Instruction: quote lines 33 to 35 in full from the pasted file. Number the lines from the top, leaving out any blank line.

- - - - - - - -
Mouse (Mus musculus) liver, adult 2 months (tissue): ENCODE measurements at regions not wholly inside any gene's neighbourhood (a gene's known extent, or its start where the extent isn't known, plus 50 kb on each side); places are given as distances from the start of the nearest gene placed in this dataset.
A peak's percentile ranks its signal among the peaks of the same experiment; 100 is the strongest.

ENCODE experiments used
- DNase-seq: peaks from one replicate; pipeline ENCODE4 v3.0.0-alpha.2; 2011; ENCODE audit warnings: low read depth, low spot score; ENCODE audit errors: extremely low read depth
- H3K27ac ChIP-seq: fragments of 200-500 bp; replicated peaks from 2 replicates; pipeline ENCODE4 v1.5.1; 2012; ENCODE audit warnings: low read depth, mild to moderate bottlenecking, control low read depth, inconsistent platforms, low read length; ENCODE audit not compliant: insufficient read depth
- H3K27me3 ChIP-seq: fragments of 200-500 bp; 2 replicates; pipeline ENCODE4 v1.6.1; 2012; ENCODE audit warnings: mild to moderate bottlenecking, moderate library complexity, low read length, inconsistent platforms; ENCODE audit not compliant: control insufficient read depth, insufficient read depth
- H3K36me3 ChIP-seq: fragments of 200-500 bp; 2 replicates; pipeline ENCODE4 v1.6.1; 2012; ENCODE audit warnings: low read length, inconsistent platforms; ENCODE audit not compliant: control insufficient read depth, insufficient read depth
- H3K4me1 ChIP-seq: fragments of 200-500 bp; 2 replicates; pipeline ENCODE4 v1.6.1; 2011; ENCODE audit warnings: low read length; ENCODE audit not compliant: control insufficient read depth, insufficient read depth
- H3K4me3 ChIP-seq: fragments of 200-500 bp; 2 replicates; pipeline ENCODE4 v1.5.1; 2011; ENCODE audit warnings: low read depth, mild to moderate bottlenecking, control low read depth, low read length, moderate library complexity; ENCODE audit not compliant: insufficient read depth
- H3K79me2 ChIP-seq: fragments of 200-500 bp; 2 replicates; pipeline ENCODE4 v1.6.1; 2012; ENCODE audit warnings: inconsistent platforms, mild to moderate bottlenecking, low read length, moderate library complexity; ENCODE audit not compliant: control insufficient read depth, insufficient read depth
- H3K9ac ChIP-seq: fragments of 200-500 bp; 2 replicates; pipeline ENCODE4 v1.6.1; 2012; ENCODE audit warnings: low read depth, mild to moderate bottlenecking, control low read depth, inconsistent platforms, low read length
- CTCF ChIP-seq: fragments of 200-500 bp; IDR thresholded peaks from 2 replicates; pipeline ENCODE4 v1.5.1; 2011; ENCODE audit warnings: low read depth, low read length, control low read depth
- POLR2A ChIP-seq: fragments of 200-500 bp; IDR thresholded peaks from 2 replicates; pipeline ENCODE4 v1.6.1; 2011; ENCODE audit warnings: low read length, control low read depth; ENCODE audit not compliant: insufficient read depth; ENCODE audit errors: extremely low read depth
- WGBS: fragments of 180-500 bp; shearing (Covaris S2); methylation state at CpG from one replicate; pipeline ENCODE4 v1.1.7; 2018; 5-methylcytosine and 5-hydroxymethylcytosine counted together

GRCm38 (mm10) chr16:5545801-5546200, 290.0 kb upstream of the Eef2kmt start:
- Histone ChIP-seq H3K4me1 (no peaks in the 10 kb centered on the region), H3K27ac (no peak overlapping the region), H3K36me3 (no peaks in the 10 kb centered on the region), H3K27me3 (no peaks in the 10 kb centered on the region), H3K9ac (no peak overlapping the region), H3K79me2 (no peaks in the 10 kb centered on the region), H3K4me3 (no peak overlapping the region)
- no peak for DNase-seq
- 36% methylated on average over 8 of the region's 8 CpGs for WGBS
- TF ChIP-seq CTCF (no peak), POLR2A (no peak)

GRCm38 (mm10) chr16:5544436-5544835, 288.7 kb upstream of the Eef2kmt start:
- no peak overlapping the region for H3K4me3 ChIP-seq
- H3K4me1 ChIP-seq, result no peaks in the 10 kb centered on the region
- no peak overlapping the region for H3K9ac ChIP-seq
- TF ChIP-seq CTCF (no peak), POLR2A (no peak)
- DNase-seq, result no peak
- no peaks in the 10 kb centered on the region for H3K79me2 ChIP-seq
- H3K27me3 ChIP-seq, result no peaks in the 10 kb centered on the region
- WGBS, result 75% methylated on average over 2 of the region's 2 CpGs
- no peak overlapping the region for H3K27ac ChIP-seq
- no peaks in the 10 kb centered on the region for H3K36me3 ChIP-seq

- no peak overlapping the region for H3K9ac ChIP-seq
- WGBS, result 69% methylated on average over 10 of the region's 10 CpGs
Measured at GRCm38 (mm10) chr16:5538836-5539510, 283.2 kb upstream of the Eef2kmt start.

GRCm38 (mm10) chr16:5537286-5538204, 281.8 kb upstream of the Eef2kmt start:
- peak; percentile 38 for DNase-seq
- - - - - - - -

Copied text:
Measured at GRCm38 (mm10) chr16:5538836-5539510, 283.2 kb upstream of the Eef2kmt start.

GRCm38 (mm10) chr16:5537286-5538204, 281.8 kb upstream of the Eef2kmt start:
- peak; percentile 38 for DNase-seq